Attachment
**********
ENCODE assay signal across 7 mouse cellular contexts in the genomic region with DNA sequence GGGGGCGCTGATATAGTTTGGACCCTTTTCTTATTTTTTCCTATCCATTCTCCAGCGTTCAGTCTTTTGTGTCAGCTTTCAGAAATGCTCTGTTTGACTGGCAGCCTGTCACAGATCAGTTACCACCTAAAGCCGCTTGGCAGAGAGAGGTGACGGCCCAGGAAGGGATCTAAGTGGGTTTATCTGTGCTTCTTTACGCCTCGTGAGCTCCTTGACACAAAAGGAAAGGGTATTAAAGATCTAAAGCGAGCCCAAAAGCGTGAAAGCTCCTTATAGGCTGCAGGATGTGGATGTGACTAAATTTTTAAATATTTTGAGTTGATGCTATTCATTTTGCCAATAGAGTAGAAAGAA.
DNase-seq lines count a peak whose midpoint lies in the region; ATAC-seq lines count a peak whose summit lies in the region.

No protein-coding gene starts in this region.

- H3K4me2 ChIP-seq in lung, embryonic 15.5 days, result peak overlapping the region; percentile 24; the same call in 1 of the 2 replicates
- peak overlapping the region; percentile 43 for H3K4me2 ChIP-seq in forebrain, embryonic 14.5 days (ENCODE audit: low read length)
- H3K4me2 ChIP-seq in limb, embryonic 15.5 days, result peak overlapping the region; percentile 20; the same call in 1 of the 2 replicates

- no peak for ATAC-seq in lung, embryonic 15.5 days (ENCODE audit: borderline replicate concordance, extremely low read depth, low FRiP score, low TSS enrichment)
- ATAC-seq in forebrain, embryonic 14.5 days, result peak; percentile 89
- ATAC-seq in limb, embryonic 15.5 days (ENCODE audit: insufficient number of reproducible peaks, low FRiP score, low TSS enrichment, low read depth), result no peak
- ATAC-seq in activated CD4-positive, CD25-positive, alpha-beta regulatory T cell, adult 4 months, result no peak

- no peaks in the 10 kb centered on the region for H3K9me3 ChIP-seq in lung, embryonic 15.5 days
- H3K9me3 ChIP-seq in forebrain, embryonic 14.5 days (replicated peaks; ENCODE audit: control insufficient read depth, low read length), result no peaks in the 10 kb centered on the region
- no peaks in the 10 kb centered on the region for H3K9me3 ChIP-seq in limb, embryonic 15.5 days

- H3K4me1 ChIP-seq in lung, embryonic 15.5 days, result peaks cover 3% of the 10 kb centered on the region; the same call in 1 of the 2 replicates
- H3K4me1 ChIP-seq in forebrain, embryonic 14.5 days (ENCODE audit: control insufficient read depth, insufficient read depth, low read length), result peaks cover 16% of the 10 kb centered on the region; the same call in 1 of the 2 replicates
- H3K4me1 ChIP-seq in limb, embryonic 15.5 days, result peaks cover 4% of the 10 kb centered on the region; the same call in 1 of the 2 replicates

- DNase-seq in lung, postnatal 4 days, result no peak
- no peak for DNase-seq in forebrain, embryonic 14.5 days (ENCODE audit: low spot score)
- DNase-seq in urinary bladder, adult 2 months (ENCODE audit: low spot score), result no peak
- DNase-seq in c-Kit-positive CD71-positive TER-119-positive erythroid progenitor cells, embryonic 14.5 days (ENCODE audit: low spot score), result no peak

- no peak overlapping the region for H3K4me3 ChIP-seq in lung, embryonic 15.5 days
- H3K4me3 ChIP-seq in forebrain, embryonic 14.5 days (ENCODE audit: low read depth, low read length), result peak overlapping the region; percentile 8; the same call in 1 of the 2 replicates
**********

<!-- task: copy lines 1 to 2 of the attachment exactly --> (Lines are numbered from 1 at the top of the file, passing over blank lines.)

ENCODE assay signal across 7 mouse cellular contexts in the genomic region with DNA sequence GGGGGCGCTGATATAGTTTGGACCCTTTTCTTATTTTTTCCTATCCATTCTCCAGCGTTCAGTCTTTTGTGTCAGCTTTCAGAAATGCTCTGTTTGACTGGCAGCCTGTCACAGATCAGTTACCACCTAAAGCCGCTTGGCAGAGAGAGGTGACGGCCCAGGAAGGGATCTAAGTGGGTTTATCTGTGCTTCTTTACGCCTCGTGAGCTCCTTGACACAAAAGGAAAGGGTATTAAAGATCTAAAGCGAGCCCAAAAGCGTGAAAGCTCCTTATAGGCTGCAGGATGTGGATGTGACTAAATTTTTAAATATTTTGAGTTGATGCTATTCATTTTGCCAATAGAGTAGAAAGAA.
DNase-seq lines count a peak whose midpoint lies in the region; ATAC-seq lines count a peak whose summit lies in the region.